I have seen installs where the vendor drops the tanks in the driveway & somebody installs it ... sand ? what sand?
    Chris
  10. smoke show

    smoke show Guest

    that one is a 500 gal.
  11. John_M

    John_M Minister of Fire

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    Chris, My tank was painted with a very durable of covering of what appeared to be an epoxy paint. The label certifying the tank for burial was in clear sight on top of the tank. It came with two, 25lb sacrificial (I believe they were zinc) anodes attached. Each anode is attached to the tank with 10' of very heavy gauge insulated copper wire which is soldered to the tank. One is placed in the ground on top of the sand at the bottom of the hole at each end of the tank. As you know, the purpose of these zinc anodes is to prevent any static sparking when the tank is being filled and to "sacrifice" themselves instead of allowing the tank to rust and corrode from the action of electrolysis or other chemical activities.

    You are right about the need for sand. The tank must sit on a 12" bed of leveled sand. The tank must also be covered on the top and sides by a minimum of 6" of sand. Also, as you know, the purpose of the sand is to allow water to drain down and percolate through the soil below instead of saturating and being held in any soil which might come into contact with any exposed metal on the tank.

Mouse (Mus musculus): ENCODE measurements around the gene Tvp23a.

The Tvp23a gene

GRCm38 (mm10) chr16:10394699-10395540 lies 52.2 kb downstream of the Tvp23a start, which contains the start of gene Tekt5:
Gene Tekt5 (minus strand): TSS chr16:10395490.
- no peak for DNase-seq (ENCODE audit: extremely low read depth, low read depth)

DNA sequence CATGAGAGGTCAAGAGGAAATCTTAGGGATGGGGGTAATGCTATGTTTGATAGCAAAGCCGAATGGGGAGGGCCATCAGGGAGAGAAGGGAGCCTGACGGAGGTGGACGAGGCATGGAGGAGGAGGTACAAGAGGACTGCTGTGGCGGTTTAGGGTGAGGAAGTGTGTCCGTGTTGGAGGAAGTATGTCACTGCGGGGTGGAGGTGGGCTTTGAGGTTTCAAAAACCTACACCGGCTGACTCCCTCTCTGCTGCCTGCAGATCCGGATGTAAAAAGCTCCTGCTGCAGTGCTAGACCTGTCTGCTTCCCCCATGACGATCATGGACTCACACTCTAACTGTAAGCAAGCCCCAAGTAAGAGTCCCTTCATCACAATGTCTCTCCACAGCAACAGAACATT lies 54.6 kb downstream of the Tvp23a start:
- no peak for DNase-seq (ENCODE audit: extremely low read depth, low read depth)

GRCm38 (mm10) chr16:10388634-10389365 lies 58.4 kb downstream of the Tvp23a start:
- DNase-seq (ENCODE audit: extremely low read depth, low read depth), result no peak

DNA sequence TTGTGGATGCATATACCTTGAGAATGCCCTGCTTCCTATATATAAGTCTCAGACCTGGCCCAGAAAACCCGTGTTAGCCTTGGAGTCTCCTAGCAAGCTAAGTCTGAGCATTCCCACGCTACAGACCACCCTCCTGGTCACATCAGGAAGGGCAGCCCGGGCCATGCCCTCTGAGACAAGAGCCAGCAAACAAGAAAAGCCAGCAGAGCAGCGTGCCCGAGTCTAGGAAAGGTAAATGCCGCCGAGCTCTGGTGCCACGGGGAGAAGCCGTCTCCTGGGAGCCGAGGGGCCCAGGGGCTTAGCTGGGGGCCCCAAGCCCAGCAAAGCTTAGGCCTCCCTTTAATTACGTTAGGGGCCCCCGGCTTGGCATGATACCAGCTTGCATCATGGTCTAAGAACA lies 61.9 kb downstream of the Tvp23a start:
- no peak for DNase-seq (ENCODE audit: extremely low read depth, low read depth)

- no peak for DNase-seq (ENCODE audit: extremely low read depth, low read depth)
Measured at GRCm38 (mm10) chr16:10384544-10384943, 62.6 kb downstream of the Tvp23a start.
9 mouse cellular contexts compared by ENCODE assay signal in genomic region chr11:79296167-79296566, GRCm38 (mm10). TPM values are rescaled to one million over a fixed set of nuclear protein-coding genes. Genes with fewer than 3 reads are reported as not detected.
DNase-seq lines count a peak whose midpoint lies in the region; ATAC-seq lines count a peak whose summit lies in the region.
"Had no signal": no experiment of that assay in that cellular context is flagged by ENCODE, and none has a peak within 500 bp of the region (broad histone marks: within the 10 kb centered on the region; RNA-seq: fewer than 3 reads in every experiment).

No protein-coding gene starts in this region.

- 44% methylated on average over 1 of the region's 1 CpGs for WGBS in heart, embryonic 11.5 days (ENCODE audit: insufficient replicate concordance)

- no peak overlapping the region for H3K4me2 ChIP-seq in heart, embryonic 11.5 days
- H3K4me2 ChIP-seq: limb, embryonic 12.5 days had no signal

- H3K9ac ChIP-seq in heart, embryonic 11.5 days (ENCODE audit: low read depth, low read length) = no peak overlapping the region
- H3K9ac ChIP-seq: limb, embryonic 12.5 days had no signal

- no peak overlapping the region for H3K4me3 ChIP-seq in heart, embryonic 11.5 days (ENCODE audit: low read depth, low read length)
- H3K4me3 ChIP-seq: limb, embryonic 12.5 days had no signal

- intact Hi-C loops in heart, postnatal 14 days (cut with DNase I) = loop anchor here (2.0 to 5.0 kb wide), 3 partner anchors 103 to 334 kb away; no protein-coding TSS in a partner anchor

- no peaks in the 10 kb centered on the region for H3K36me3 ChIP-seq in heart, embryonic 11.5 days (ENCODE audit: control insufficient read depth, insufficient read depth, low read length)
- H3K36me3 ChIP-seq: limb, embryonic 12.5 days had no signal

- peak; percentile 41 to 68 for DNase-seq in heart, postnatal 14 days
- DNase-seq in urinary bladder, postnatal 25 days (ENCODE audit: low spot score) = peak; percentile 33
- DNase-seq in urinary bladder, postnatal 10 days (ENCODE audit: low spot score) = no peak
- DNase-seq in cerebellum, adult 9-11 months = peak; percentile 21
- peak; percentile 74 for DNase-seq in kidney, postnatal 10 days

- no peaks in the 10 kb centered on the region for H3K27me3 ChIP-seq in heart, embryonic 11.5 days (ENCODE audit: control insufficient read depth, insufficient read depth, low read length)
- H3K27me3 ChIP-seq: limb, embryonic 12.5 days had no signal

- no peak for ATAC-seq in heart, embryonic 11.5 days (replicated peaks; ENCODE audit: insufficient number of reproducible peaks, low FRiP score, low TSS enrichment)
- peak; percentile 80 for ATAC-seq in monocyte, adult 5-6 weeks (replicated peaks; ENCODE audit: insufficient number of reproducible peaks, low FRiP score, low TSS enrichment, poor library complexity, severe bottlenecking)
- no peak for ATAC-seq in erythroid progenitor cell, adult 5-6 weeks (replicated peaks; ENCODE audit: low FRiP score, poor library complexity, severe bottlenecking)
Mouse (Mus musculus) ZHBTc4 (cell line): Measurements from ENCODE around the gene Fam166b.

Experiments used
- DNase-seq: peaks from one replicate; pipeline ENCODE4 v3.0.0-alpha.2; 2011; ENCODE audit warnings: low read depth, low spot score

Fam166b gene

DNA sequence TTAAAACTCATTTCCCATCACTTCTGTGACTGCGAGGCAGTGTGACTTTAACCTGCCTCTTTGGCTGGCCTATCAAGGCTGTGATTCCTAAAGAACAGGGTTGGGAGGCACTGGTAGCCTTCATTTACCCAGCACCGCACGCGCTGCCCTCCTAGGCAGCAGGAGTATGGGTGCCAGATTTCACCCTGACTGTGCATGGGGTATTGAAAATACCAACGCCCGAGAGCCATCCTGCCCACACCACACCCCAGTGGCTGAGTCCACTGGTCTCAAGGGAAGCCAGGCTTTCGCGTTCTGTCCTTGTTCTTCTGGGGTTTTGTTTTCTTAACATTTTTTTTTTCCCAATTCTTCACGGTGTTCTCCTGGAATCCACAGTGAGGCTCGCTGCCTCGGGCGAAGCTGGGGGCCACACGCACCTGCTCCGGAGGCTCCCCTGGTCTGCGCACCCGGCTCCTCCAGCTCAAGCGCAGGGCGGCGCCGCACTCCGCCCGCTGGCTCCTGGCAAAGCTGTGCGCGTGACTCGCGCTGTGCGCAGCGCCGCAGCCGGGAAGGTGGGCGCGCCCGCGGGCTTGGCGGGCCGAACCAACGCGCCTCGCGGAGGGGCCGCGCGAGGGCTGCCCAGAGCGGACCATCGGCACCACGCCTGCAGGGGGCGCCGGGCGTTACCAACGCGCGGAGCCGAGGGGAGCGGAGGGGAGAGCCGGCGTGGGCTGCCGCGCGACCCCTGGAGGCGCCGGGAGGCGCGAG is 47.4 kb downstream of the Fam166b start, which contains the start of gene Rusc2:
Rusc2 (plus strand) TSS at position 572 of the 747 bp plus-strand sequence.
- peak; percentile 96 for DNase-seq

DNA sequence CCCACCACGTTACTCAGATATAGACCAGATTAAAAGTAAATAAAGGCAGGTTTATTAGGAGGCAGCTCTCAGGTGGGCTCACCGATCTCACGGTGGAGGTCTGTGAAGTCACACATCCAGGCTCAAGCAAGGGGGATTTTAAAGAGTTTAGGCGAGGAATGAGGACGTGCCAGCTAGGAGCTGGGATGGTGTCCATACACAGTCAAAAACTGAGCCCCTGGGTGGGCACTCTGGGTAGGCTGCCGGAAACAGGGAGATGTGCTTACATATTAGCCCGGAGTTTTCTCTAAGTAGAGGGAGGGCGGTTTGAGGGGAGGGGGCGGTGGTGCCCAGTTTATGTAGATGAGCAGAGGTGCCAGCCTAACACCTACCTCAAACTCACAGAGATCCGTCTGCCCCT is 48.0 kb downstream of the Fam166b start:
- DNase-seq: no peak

I was fortunate to have the propane company deliver the tank to my house, out-of-the-way of all the construction. They gave me the installation instructions and I gave the instructions to the guys who did all the excavation and concrete work for the foundation. At the appropriate time, they ordered about 10 yards of sand and did the installation as part of their final leveling of the ground around the new house. The entire process was very efficient and done extremely well. When I called the propane company to return to make all the connections, the guys went out of their way to praise the installation. I passed their kudos on to the excavator.

    A couple of weeks or so before the guys came to my house to make the propane connections they dug up a propane tank which had been buried by their company about 54 years earlier. They showed me photos of the tank and the original paint appeared perfect except for about a 3" patch on top of the tank which showed a little rust. They speculate that dirt, rather than sand had been in contact with that portion of the tank and each time the dirt became saturated with water it added just a teensy bit of rust.

    Like everything else we do, paying attention to the details and following the manufacturer's instructions will almost always give the best results.

    Best Wishes,

    John
  12. Chris S

    Chris S New Member

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    John,

    You (& your contractor) did the right thing. The company we work with insists on installations just as you described, and they stay to witness the backfill to make sure. I saw one job where what looked like a painted tank was put in the ground and backfilled with dirt & rocks. How long do you think that will last?